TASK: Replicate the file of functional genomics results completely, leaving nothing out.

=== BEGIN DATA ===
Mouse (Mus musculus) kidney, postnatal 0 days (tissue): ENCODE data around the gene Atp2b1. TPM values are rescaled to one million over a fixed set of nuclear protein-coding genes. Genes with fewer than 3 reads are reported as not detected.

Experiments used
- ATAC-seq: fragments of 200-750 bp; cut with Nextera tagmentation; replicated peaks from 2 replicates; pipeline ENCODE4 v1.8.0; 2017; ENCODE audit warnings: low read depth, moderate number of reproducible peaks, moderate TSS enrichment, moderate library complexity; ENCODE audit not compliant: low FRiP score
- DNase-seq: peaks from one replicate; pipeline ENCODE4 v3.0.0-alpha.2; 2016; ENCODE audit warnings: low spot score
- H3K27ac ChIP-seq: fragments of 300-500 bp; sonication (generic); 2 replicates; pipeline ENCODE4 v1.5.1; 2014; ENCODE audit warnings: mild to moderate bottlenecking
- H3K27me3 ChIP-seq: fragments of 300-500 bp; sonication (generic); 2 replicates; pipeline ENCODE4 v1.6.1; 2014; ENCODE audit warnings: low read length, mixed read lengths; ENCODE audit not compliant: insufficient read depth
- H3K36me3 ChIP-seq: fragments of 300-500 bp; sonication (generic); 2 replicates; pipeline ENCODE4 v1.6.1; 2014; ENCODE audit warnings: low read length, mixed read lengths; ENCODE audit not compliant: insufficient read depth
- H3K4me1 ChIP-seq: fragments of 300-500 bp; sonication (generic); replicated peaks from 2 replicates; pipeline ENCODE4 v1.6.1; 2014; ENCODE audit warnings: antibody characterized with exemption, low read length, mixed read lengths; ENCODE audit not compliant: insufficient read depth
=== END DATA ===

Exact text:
Mouse (Mus musculus) kidney, postnatal 0 days (tissue): ENCODE data around the gene Atp2b1. TPM values are rescaled to one million over a fixed set of nuclear protein-coding genes. Genes with fewer than 3 reads are reported as not detected.

Experiments used
- ATAC-seq: fragments of 200-750 bp; cut with Nextera tagmentation; replicated peaks from 2 replicates; pipeline ENCODE4 v1.8.0; 2017; ENCODE audit warnings: low read depth, moderate number of reproducible peaks, moderate TSS enrichment, moderate library complexity; ENCODE audit not compliant: low FRiP score
- DNase-seq: peaks from one replicate; pipeline ENCODE4 v3.0.0-alpha.2; 2016; ENCODE audit warnings: low spot score
- H3K27ac ChIP-seq: fragments of 300-500 bp; sonication (generic); 2 replicates; pipeline ENCODE4 v1.5.1; 2014; ENCODE audit warnings: mild to moderate bottlenecking
- H3K27me3 ChIP-seq: fragments of 300-500 bp; sonication (generic); 2 replicates; pipeline ENCODE4 v1.6.1; 2014; ENCODE audit warnings: low read length, mixed read lengths; ENCODE audit not compliant: insufficient read depth
- H3K36me3 ChIP-seq: fragments of 300-500 bp; sonication (generic); 2 replicates; pipeline ENCODE4 v1.6.1; 2014; ENCODE audit warnings: low read length, mixed read lengths; ENCODE audit not compliant: insufficient read depth
- H3K4me1 ChIP-seq: fragments of 300-500 bp; sonication (generic); replicated peaks from 2 replicates; pipeline ENCODE4 v1.6.1; 2014; ENCODE audit warnings: antibody characterized with exemption, low read length, mixed read lengths; ENCODE audit not compliant: insufficient read depth